Twenty years ago, the University of Hawai'i Press published Let's Speak Ilokano. It was authored by Precy Espiritu, then a Ph.D. student studying applied linguistics at UCLA. At almost 300 pages, this book does a rather decent job in teaching the basics of the Ilokano language, so I recommend her book highly.
For the past year, I've been impatiently anticipating the arrival of Intermediate Ilokano; the sequel of the book published in 1984. In finally received it a couple of weeks ago and have been reading it ever since. What can I say? Dr. Espiritu has really outdone herself.
The book is much larger; there are over 400 pages and it's about an inch wider than its predecessor. Not to mention that there's also an eye-catching cover. Espiritu has employed illustrator Junix Jimenez to breathe life into the book with his delightful illustrations depicting life in the Ilocos Region.
As for the content of the book itself, Espiritu discards the use of dialogs in favor of short stories. Each of the stories has a morale illustrating Philippine or Ilokano values. They are further explained in the cultural notes section at the end of each of the twelve lessons. There are also activities based on the new vocabulary and grammatical concepts introduced in the short stories. What I like is that the grammatical concepts are easily accessible via their own table of contents, right after the main table of contents in the beginning of the book.
Although there are many activities geared toward Ilokano learners in a classroom setting (Ilokano is taught as a class at the post-secondary level in Hawai'i, something not done in the Philippines!), a person learning via self-study can still benefit from the exercises.
There are some minor things which concerns me somewhat. In written Ilokano, pronouns are usually attached to the preceding work to make one new word. For example, in Tagalog there is the phrase nag-aral ako 'I studied'. The Ilokano equivalent would not be written as nagadal ak but nagadalak.
Perhaps it's this way since the pronouns ko 'my' & mo 'your' are reduced to k and m if the preceding words ends in a vowel. For example asawa ko 'my spouse' and libro mo 'your book' become asawak and librom. You gotta admit that asawa k and libro m look pretty darn silly.
[Addendum: July 25, 2004]: Carl Rubino chimed in saying that another reason for this is that ak is pronounced as part of the word; [na.ga.da.lak] rather than Tagalog's [nag.?a.ral.?a.ko].
This can make things rather confusing for an Ilokano learner since it's sometimes difficult identifying a pronoun in a word. Espiritu is evidently aware of this and to combat this she italicizes the pronouns.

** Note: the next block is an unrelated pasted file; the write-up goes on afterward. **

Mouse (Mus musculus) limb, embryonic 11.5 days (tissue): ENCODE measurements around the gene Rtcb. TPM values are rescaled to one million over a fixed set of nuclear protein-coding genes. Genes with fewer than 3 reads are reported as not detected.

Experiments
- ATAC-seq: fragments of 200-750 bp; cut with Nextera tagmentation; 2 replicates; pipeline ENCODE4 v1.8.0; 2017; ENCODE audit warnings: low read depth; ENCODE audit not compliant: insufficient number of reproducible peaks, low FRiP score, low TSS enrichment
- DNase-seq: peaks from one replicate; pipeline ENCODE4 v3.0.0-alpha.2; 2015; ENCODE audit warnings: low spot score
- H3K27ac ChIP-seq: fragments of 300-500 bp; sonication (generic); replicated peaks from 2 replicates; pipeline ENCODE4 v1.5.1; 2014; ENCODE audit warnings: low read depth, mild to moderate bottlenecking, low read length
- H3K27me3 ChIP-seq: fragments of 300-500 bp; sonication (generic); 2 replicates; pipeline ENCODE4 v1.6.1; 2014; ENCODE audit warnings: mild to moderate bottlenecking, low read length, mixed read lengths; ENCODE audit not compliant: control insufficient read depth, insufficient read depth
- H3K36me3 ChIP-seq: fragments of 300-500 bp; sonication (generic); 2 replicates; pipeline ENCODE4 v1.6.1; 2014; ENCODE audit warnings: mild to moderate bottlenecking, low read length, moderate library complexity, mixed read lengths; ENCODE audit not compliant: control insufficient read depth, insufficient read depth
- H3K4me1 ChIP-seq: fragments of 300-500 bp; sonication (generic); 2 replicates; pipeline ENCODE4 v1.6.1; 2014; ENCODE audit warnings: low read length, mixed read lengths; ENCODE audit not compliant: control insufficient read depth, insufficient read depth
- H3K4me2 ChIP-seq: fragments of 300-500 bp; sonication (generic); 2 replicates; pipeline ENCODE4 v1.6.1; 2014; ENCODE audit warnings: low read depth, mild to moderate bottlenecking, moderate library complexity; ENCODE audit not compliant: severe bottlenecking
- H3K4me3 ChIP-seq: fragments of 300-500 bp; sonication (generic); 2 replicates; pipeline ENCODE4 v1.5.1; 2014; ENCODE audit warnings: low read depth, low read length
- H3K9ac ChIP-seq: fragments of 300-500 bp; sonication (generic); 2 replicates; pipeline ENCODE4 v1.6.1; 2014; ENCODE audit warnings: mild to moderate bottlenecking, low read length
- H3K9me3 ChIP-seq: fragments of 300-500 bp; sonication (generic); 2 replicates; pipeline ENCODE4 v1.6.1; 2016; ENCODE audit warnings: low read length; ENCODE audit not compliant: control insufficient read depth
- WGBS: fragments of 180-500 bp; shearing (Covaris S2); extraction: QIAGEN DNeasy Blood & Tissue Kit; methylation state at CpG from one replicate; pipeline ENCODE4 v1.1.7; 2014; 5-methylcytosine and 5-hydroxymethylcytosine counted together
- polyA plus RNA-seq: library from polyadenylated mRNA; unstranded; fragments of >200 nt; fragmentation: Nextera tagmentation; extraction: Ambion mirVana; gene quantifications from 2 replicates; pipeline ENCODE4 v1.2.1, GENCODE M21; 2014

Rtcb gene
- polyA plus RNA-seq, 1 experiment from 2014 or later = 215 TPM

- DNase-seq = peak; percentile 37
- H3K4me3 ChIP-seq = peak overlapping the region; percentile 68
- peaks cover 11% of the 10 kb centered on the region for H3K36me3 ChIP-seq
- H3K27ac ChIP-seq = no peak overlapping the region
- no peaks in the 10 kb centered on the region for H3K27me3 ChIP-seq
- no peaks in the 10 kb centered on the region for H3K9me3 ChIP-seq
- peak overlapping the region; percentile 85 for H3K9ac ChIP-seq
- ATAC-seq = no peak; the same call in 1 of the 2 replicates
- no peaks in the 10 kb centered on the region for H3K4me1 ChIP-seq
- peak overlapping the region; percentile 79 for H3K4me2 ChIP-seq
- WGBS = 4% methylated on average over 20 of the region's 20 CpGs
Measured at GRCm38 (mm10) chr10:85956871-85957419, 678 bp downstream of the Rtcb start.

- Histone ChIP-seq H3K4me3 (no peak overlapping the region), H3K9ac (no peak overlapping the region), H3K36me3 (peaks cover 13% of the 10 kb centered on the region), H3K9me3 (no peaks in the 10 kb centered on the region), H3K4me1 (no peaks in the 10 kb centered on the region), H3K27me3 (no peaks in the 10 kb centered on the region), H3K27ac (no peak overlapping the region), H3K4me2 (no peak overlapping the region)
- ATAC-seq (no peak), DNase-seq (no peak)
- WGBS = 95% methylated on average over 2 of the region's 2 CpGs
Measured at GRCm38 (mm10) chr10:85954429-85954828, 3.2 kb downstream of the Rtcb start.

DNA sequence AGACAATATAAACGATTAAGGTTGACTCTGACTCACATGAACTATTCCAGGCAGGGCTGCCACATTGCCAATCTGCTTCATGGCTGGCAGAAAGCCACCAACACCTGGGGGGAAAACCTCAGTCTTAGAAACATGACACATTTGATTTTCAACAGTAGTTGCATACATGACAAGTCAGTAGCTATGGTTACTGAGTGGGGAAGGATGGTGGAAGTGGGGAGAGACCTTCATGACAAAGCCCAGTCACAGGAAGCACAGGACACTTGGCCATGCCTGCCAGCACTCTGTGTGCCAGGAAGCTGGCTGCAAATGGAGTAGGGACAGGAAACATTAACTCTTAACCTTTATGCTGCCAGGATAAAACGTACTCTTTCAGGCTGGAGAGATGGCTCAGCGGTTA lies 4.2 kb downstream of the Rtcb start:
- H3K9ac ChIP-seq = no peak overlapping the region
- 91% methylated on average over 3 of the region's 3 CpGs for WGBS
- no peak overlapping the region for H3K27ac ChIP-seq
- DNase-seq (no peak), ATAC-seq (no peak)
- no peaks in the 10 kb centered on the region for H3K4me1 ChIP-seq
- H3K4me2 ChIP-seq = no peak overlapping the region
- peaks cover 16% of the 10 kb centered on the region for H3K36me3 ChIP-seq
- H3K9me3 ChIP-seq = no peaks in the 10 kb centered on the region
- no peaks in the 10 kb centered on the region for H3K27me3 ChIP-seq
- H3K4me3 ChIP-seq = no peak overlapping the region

The following is from the first two paragraphs of the first story in the book on page 2:
Maysa nga aldaw, inayaban ti maysa a baket dagiti lima a kaarrubana, ket sinaludsodna, "Sinno ti mayat nga agdalus iti lugartayo?"
"Ay, dispensarem, Ina. Saan a siak, ta adu ti trabahok," kinuna ti umuna a simmungbat.
One day, an old lady called her five neighbors, and she asked, "Who wants to clean up our place?"
"Oh, (you) forgive me, Ma'am. I can't, because my work is many," said the first one who answered.
I wonder, though, if it has a place in a book for intermediate learners. It would have been definitely useful in Espiritu's first book. I also wish she would have included diacritic markers indicating stress like she did in the first one, too. However, they are marked in the glossary section but in bold. Even something of greater use would have been an audio CD to practice aural comprehension.
But like I said, these are minor and do not in any manner affect the quality of this book. All in all this is a great book in building up proficiency in Ilokano. All the grammatical concepts are explained in a straightforward manner with accompanying examples. Though, I admit that perhaps the calls for cultural discussions are somewhat unnecessary.
Serious learners of Ilokano should not be without Espiritu's two books as well as Dr. Carl Rubino's masterpiece, his indispensable Ilocano Dictionary and Grammar which is also available from the University of Hawai'i Press. My review for Dr. Rubino's book is on that Amazon.Com page, too.
Now, if only other Philippine languages had quality learning materials such as those I mentioned above.
External link: Dr. Precy Espiritu's Home Page